Are bicycles as important to young kids as much as they were when I was a boy? For us kids in the 60’s, a bicycle represented freedom from adults. It represented entertainment and adventures that we could not get from anywhere else. I’m sure that if we had an xbox 360, we would have had our faces glued to it all day just like kids do today. Video games seem to provide most of the elements to kids of today as a bike did for us back in the 60’s when I was growing up. But we didn’t have video games; we had bikes and our bicycle was our most prized possession.
We didn’t have 40 year-old-virgin-bikes like Steve Carell. No, we had Stingrays; Schwinn Stingrays! The bikes had a banana seat capable of holding your friend if you needed to give him a lift. It was called a banana seat for its oblong shape. The most distinctive feature that made a Stingray a Stingray were the handlebars. The handlebars were chopper style, shaped in a big ‘U’ and were so new and different that soon they became referred to as “stingray handlebars”.
We kids also liked noises to go along with our bike riding. After all, they had to sound motorized. Often times we would attach trading cards to the seat or chain stays so that when the wheel turned, the spokes would click against the cards, therefore making a noise (oh yeah, that sounded like a motor alright). One year we got for Christmas handlebar-mounted tiger head super siren – you know, the same kind as Pee Wee Herman has on his bicycle. We had it first though, Pee Wee is a copycat.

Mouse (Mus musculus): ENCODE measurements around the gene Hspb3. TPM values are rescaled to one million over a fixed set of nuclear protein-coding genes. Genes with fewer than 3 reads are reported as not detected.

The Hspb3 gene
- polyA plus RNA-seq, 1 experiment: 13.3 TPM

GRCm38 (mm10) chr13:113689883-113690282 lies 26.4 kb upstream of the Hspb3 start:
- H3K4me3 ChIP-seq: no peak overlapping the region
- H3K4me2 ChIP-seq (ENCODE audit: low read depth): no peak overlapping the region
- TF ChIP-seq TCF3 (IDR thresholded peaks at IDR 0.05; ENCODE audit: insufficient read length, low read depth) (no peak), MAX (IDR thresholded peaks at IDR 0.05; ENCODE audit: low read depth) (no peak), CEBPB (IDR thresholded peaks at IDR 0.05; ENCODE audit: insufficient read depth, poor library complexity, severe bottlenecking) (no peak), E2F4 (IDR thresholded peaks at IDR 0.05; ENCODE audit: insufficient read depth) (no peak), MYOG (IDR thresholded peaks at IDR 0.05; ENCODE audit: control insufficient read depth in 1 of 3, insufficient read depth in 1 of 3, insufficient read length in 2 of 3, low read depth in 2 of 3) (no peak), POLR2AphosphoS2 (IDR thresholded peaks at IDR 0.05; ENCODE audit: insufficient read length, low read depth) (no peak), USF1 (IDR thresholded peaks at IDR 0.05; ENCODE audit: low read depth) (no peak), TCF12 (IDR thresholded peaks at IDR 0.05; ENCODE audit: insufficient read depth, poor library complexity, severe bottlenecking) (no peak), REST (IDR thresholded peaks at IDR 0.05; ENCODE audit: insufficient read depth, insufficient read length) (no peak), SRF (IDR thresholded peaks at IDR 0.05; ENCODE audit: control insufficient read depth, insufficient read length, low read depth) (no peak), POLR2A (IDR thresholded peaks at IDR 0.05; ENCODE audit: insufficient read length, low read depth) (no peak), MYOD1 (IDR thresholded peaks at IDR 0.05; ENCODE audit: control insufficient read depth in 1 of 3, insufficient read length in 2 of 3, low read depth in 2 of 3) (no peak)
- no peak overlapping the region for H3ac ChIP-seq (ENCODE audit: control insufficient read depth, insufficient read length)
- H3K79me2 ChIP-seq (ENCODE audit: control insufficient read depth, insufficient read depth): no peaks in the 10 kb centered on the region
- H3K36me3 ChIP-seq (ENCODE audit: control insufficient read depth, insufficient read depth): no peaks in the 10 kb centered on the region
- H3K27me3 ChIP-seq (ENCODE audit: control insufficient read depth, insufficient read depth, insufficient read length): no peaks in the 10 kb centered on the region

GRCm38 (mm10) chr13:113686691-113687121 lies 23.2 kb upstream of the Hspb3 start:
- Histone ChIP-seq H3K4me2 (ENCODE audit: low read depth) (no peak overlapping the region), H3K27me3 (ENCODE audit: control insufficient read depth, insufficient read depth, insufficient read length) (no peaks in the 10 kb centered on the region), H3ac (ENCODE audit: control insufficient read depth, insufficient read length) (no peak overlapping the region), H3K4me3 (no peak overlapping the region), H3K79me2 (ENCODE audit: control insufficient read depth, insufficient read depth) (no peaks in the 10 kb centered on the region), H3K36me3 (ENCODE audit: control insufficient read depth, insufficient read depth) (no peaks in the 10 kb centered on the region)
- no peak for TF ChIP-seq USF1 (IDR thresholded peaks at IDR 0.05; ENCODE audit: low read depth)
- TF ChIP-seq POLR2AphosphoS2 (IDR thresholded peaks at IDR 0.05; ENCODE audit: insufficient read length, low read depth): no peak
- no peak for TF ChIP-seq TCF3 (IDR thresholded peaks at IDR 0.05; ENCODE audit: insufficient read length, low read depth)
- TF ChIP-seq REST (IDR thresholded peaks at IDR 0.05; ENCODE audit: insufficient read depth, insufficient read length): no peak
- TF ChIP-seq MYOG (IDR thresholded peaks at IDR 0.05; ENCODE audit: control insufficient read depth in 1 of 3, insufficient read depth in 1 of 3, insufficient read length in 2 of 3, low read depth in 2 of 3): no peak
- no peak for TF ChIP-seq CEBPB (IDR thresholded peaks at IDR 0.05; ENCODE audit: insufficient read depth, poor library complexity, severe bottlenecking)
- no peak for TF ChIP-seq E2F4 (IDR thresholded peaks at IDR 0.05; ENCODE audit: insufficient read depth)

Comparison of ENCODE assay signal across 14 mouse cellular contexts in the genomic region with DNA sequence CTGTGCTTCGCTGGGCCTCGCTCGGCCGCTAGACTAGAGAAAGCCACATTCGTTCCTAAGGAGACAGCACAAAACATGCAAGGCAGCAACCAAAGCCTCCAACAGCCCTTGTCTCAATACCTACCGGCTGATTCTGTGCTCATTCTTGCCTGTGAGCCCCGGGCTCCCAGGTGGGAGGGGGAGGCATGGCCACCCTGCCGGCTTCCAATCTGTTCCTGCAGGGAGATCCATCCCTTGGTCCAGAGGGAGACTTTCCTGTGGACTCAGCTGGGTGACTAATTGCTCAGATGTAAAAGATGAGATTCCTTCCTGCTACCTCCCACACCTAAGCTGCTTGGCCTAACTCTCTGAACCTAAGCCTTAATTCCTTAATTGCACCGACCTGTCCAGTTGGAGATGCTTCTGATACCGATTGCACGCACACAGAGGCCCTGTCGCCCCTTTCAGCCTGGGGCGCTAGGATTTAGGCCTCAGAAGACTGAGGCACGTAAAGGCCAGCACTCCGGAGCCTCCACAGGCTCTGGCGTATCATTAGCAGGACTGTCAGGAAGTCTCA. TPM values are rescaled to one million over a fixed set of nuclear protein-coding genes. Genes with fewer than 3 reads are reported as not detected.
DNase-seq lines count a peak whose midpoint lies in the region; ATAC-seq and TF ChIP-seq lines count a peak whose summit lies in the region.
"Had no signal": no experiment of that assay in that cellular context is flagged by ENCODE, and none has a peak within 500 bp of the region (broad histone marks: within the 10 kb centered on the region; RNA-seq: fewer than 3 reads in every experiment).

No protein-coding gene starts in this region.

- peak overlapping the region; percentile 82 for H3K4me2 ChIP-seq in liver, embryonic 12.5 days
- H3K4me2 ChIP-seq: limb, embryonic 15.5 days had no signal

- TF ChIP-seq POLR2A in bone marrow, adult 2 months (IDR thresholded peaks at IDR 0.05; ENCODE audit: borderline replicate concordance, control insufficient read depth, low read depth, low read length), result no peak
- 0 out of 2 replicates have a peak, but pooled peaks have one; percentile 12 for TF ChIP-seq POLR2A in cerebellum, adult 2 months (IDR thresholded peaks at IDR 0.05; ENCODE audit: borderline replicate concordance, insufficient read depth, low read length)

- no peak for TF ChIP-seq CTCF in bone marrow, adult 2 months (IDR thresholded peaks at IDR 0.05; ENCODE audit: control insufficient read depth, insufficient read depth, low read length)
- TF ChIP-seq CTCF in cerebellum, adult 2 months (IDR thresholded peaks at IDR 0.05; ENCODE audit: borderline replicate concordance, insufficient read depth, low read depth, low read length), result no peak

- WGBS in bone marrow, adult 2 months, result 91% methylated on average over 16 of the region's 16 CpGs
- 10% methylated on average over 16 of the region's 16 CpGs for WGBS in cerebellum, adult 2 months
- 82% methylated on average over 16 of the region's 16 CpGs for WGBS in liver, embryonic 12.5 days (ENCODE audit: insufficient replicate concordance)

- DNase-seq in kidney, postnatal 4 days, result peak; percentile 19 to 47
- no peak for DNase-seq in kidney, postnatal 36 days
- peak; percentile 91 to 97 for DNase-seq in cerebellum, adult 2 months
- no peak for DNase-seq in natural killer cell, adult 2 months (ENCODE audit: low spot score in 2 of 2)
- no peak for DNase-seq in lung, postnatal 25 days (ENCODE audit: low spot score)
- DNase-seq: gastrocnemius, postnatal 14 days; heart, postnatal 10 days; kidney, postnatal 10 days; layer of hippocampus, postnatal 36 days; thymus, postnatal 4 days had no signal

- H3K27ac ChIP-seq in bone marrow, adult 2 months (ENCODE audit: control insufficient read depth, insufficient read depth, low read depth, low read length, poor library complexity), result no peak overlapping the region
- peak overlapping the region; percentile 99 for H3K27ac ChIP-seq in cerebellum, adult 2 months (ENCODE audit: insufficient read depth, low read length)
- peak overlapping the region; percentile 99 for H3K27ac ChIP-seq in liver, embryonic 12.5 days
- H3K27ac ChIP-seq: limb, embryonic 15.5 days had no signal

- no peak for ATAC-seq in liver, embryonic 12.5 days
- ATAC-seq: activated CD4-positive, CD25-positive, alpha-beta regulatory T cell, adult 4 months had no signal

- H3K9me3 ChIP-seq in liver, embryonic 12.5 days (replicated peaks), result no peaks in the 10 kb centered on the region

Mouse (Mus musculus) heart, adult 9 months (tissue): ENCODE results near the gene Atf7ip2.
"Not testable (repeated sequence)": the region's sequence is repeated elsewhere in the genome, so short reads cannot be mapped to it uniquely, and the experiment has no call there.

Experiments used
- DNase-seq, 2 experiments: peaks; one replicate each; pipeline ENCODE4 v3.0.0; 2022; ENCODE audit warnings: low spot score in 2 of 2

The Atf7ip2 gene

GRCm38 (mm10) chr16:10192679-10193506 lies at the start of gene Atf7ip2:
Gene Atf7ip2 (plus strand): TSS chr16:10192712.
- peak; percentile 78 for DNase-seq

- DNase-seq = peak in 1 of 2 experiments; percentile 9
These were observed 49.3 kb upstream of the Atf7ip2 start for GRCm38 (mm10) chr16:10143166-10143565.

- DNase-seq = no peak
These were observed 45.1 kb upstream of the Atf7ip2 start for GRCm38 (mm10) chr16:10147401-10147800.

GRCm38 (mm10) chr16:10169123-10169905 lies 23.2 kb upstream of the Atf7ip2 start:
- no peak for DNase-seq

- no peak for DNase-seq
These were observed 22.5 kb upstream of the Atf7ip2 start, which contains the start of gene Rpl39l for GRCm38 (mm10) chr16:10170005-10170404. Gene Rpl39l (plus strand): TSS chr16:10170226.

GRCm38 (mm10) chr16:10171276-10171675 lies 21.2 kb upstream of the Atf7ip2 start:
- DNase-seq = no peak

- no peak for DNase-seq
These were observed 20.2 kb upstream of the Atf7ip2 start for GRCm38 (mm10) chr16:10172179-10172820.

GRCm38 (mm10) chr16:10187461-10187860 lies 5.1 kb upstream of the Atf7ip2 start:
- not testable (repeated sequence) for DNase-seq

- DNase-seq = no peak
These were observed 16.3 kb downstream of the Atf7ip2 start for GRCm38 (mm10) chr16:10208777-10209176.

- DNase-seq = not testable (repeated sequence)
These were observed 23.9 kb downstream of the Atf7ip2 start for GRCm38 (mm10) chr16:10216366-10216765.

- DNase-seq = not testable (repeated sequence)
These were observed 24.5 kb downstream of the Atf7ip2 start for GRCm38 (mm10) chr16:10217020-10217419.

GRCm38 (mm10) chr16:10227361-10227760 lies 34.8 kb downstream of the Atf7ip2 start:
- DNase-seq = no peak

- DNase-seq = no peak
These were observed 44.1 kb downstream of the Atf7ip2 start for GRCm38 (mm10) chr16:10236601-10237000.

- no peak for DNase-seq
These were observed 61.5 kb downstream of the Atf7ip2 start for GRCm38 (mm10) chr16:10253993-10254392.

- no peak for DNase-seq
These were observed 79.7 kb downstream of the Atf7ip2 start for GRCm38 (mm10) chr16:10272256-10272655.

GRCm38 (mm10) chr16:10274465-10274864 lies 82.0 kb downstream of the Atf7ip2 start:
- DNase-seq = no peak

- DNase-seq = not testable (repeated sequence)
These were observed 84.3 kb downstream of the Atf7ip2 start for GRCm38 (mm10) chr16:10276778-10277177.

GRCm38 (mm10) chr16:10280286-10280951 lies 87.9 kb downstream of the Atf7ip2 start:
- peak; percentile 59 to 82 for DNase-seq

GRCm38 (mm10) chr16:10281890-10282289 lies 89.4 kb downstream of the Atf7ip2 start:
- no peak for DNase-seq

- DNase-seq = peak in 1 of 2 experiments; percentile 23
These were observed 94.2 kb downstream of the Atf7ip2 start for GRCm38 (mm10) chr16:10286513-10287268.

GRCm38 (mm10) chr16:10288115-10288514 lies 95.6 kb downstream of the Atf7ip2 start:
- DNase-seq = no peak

Another year we were really lucky because both Timmy (read me) and I got a Vroom motor for Christmas. The Vroom was made of plastic but looked just like a real motorcycle motor. It was mounted inside the ‘V’ of the frame and had an apparatus up on the handlebars where a key would be inserted to unlock the motor vroom sound. Turn it on and it purred just like a real motorcycle! Well, perhaps a little imagination helped, but the year we got those Vrooms, we thought we were the coolest kids on the planet.
The cool motor sound was fun alright, but it was the all-day kid adventures provided by the bikes that was the best part of having one. On most days our bikes would take us away from our homes for hours on end. If we had money maybe we would ride to Bowden’s Bicycle Shop to buy penny candy. Maybe we would ride over to Tim’s Grandma Spada’s house to snack on lasagna and then head over to the Hamilton Lumber yard to sneak in and explore a place we knew we weren’t supposed to be at. Likely though our destination would be Millikin Woods, where we would spend all day riding and exploring. The New World was discovered in such a way. Boys in the sixties were great explorers….and sometimes explorers lost their way!